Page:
The secondary manufacturing industry is a touchy business. The advancement of globalisation and free trade agreements between myriad nations in recent years has meant that the price of raw materials is tied to world markets and the vagaries of supply and demand. It also means that businesses face tough competition from overseas manufacturing plants where labour is cheaper and where raw materials can be imported at lower prices in bulk. All of these factors place pressure on local manufacturing industries to be more efficient and invest in the latest robotic technology in order to remain competitive.
A Model of Manufacturing Efficiency
Ever since Henry Ford obsessed over production times and the merest delays in factory floor efficiency, the industrial sector has sought methods to improve workflow. The benefit to improving workflow translates to more profits and greater competitiveness with overseas manufacturers. In real terms, this means that manufacturers need to spend big money on the latest technology, but if the benefit is not there or is too small to reliably measure against existing metrics, then the investment might have been for naught.
Robotic welding systems are a fine answer to the problems of remaining efficient, but without testing, they represent an investment risk that many manufacturing companies simply cannot take. This is especially true of smaller boutique manufacturers in the precision engineering niche, where operating costs are already tight.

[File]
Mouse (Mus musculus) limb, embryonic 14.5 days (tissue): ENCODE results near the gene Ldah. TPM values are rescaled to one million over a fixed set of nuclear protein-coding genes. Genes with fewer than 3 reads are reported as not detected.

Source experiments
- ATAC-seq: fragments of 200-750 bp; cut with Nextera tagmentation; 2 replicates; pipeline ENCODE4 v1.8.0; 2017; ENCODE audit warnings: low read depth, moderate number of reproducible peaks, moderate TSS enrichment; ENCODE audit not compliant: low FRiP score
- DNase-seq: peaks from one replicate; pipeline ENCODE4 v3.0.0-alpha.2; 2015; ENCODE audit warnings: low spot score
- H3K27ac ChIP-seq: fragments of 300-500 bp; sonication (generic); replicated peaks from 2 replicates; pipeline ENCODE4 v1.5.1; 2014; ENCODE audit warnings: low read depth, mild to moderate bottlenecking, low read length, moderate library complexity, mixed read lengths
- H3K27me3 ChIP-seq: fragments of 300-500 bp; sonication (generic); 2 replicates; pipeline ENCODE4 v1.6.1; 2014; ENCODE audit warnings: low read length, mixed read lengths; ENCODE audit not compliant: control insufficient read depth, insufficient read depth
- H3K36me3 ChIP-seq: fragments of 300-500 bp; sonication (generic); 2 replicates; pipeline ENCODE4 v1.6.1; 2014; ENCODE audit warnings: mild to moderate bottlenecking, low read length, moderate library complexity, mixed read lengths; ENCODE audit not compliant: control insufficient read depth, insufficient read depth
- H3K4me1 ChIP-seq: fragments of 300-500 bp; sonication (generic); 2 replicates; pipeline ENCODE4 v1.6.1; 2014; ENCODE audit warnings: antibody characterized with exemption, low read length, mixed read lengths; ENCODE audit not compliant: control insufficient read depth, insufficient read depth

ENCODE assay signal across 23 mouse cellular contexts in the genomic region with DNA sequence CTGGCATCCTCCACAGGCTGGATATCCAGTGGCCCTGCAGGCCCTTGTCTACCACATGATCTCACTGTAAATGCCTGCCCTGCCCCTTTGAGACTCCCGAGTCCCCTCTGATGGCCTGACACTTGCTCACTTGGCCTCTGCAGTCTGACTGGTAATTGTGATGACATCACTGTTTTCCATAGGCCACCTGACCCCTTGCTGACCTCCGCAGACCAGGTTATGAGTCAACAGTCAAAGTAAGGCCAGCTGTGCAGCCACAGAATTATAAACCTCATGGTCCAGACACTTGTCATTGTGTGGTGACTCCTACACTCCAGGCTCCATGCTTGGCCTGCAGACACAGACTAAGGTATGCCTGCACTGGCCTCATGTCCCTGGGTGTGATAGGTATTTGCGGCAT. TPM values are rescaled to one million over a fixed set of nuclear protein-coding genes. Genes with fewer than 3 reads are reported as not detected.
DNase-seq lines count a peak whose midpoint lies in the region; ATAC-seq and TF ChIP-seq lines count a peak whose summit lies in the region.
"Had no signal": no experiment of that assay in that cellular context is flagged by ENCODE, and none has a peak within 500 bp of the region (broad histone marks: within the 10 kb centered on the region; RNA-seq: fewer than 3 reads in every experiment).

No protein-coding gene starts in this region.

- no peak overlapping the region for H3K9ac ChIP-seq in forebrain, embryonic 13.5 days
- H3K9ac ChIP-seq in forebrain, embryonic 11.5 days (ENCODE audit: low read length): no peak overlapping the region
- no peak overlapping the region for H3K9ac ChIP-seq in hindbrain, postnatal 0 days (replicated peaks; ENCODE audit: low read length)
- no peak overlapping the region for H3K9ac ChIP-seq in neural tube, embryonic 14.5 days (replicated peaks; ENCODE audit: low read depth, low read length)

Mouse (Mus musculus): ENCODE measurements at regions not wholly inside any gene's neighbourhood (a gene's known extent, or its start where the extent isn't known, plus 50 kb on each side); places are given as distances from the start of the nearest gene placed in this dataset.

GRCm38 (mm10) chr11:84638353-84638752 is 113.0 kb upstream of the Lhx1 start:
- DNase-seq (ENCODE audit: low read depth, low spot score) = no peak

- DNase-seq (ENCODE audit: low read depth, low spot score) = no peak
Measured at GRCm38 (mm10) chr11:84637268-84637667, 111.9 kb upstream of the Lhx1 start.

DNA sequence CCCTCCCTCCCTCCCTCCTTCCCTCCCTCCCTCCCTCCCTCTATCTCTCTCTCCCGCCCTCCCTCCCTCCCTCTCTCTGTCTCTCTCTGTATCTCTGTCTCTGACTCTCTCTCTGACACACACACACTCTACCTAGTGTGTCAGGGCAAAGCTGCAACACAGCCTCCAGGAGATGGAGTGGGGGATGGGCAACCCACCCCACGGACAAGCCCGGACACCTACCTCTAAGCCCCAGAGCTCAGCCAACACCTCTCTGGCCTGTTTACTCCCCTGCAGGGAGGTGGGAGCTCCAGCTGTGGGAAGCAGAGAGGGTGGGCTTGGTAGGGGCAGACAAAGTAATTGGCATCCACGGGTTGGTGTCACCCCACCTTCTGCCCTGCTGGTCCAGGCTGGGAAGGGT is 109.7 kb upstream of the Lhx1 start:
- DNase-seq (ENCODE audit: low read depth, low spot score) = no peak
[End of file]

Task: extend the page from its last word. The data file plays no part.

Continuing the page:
The Value of Testing
The solution to this problem lies in testing. By being able to run tests on robotic welding equipment to determine the best investment for a manufacturer, the financial risk is mitigated. Such testing looks at the following areas:
- Production cycle: The speed that a robotic welding arm performs operations is critical to assessing how efficient it will be at performing a given task. Just as not all manufactured products are the same, not all robotic welding arms are able to perform every task appropriately. By running tests in a facility before investing in new equipment, a manufacturer can analyse production cycle metrics and see exactly how it performs.
- Wire type: Different welds require different wires, and a dry run through a testing facility provided by certain expert companies will determine the best wire type for any given process.
- Quality: A weld trial will also determine the quality of the finished product. This is crucial in deciding whether an investment in a specific robotic technology will produce results that will be up to market standards.
The real value of trialling robotic welding equipment for a manufacturer is being able to analyse metrics such as production cycles, quality and wire types before any large investment is made. It also provides an opportunity for the manufacturer to tweak existing welding systems to be more efficient during the manufacturing process. The potential of such a system to save the manufacturing company money and valuable time is a key aspect of improving their competitiveness against overseas markets and maintaining profitability into the future.